It’s Grade II listed’ – That’s a phrase we’re used to hearing in any discussion of architecture. But have you ever thought about what it really means? Isn’t it just there to stop us pulling down old buildings and doing any home improvements? Well, no, there’s much more to it than that.
Elain Harwood is one of the country’s leading experts on postwar architecture; when she’s not travelling across the country writing reports about stunning buildings for the Department for Culture, Media and Sport (who ultimately choose who makes the prestigious list), she’s writing attractive and informative coffee table books. Her latest, England Post-War Listed Buildings, includes examples of some of the
finest architecture in the North East.
‘Listing doesn’t mean that buildings can’t change,’ Elain reassures us. ‘Really a listing encourages owners and local authorities to give a building a second chance before it is demolished or radically altered. It tries to ensure that any renovations add to the building’s character, rather than take things away.’
So how do you decide which buildings are worthy of listing? ‘I suppose architectural good looks comes first,’ Elain explains, ‘Or technical innovation, if it fulfills the purpose it was designed to do, or if it has some particular historic interest.’ Believe it or not there’s a garden shed listed in East Anglia, as it was where Benjamin Britton wrote his last operas.
Buildings are then listed as Grade I (those with international importance), Grade II* (outstanding) or Grade II (special interest), and 90 percent of all England’s listed buildings are Grade II. Elain’s latest book is a catalogue of all the listed buildings built since 1945. There are 650 in total, 15 of which are in the North East. A whopping six of those are Grade I listed or starred, meaning that we come out well above the national average.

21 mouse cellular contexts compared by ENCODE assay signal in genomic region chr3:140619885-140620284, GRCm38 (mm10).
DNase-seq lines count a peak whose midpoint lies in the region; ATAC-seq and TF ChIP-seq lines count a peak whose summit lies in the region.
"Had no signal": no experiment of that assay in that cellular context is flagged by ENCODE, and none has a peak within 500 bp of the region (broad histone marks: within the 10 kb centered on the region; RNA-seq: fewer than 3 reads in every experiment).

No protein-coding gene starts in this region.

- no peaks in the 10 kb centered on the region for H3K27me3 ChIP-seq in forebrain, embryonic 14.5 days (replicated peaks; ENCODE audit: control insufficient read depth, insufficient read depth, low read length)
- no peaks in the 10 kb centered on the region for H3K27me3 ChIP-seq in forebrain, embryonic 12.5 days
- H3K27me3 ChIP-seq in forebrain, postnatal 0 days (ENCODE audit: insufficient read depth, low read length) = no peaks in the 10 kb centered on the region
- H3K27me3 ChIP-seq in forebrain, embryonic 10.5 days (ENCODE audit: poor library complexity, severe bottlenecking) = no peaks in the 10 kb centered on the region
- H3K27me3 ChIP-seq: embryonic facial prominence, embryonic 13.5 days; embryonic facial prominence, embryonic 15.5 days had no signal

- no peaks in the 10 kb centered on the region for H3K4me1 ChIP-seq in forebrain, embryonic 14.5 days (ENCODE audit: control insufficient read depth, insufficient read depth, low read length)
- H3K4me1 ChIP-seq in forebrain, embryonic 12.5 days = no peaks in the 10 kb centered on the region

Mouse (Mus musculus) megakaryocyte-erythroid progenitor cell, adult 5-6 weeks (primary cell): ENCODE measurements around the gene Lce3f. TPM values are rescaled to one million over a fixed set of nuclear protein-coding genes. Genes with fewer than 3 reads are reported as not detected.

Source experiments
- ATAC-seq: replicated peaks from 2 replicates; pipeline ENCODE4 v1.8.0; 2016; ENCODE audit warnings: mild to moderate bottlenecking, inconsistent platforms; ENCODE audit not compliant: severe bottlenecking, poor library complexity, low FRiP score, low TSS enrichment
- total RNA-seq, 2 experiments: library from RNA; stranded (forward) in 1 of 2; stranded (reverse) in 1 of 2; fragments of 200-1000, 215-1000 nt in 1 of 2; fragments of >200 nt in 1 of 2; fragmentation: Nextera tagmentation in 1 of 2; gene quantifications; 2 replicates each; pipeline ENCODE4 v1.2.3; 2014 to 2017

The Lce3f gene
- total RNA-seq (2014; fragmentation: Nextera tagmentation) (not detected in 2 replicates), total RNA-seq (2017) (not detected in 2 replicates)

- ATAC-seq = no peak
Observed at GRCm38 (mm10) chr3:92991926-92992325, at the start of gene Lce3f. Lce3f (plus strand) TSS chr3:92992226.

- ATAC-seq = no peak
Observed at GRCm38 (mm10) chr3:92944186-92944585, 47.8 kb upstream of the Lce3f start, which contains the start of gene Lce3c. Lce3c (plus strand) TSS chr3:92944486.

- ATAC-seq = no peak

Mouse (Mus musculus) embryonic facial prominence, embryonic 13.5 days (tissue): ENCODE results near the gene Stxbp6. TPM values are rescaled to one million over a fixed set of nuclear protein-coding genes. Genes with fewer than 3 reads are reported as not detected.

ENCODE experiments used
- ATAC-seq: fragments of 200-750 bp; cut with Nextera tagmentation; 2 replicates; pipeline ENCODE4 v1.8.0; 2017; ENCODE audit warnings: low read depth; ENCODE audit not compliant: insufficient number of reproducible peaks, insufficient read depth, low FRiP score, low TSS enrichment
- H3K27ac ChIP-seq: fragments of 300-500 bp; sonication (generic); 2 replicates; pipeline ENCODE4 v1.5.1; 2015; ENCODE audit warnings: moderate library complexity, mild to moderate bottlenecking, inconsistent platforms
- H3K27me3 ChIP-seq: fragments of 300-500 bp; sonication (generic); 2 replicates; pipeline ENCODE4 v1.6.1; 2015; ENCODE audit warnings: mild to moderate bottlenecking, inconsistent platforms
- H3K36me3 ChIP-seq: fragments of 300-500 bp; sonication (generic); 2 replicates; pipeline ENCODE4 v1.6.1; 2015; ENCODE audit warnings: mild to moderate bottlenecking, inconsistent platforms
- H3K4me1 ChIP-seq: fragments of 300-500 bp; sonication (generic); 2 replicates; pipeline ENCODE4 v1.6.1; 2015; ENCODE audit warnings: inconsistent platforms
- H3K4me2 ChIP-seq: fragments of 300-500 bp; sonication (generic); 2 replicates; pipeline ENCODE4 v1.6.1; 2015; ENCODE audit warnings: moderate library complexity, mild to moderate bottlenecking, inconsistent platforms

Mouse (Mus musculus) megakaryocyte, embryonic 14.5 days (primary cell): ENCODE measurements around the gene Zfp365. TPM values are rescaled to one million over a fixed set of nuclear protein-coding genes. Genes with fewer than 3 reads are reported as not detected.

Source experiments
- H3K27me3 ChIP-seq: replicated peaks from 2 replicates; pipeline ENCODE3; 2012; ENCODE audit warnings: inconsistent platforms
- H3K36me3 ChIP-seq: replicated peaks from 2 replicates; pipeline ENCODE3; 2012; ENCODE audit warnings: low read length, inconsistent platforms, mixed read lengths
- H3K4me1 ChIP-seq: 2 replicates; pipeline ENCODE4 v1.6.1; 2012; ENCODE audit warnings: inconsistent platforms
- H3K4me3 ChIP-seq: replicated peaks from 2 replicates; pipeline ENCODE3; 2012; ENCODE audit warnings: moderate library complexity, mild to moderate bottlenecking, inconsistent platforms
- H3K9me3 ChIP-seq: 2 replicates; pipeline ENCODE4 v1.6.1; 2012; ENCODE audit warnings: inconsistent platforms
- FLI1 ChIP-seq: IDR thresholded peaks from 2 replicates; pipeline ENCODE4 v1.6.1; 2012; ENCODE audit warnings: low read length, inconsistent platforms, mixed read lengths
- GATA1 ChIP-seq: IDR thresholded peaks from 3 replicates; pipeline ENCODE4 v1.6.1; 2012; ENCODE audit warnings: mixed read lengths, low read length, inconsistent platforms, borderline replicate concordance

Newcastle Civic Centre, the Tyne Pedestrian Tunnel, Kingsgate Footbridge, Billingham Forum Theatre – these are buildings that we pass everyday, but have you ever stopped to admire the architecture? Whether it is the concrete radio mast that adorns the Durham County Police Station, or the cubic design of Trees (a property in Woolsington), it’s clear that the North East has been leading the way with its building innovation and
design flair for years.
‘I really love the North East examples,’ Elain says. ‘I’m a real fan of Ralph
Erskine and I think the Byker estate is his finest work. I love the humanity of it – the colours and the planning, the way the building fits with the landscape, and the heating pipes with the little bird boxes.’
We couldn’t agree more. So next time you’re walking through Newcastle, enjoying the Durham countryside or catching a play in Stockton, look up, admire the beautiful buildings and feel assured that, thanks to Elain, they’re being preserved for future generations.
England’s Post-War Listed Buildings by Elain Harwood and James O Davies is published by Batsford, £40. Click here to buy.